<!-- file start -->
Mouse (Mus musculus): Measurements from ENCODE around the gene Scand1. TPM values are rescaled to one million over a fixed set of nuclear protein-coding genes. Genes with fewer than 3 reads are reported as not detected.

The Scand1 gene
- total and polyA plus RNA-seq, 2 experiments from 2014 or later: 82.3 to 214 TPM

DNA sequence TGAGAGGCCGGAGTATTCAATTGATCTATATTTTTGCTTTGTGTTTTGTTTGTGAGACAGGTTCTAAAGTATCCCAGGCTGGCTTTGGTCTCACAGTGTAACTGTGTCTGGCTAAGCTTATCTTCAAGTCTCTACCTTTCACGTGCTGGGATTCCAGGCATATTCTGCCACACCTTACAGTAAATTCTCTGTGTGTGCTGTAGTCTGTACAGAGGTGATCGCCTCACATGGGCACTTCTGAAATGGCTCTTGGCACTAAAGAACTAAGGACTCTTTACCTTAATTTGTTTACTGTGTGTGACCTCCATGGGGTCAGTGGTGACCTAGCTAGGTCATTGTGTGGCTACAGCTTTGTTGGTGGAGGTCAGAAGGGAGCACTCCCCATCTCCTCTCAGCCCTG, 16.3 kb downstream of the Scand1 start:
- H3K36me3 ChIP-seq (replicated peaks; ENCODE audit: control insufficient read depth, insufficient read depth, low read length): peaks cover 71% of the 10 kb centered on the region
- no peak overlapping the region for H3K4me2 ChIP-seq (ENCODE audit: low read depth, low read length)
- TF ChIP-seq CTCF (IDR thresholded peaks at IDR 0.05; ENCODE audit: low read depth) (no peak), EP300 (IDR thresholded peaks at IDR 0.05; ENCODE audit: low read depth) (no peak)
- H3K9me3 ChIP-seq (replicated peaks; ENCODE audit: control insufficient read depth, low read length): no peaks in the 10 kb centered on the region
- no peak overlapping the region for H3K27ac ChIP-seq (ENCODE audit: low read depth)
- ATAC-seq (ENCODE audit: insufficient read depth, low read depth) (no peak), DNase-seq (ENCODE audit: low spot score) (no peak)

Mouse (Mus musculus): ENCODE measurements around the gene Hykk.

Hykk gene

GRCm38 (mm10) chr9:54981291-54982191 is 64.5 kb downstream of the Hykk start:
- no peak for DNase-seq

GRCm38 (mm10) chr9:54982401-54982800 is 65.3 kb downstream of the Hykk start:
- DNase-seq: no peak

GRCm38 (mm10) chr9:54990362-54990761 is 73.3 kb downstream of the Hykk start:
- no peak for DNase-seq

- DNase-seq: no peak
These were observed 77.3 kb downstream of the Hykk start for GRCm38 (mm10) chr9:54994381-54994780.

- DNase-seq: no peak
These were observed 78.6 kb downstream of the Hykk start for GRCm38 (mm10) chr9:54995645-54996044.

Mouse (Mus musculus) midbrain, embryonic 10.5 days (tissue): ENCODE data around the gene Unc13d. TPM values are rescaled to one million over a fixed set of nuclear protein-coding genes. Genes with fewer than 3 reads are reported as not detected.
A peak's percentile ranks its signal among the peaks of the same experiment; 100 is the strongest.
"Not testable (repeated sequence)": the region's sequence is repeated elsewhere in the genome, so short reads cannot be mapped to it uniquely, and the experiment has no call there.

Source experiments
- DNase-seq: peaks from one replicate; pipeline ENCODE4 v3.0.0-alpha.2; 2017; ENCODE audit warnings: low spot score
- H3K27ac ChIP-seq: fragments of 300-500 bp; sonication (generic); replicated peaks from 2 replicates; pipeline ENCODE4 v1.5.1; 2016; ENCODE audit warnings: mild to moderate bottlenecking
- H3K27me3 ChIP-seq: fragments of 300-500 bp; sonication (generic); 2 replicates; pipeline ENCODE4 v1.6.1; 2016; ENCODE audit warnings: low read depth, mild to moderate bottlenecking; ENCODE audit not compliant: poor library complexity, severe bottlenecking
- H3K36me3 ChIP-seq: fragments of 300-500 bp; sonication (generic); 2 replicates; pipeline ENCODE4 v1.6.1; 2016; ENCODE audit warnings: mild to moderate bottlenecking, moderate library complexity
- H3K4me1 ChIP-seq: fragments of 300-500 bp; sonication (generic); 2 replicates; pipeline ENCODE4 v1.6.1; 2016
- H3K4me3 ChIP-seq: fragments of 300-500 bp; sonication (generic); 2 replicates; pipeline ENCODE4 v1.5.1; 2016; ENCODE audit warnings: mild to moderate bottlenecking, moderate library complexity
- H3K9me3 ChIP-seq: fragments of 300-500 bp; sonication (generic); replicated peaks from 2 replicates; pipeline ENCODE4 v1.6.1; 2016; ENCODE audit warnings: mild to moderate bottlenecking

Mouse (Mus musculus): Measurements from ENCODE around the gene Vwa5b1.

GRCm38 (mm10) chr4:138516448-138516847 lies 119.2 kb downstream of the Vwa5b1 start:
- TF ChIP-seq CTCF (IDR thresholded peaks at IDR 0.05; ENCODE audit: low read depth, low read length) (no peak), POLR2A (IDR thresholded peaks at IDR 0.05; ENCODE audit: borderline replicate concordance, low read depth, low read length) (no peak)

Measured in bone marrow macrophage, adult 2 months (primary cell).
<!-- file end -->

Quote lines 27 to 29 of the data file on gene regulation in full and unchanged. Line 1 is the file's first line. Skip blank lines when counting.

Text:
- DNase-seq: peaks from one replicate; pipeline ENCODE4 v3.0.0-alpha.2; 2017; ENCODE audit warnings: low spot score
- H3K27ac ChIP-seq: fragments of 300-500 bp; sonication (generic); replicated peaks from 2 replicates; pipeline ENCODE4 v1.5.1; 2016; ENCODE audit warnings: mild to moderate bottlenecking
- H3K27me3 ChIP-seq: fragments of 300-500 bp; sonication (generic); 2 replicates; pipeline ENCODE4 v1.6.1; 2016; ENCODE audit warnings: low read depth, mild to moderate bottlenecking; ENCODE audit not compliant: poor library complexity, severe bottlenecking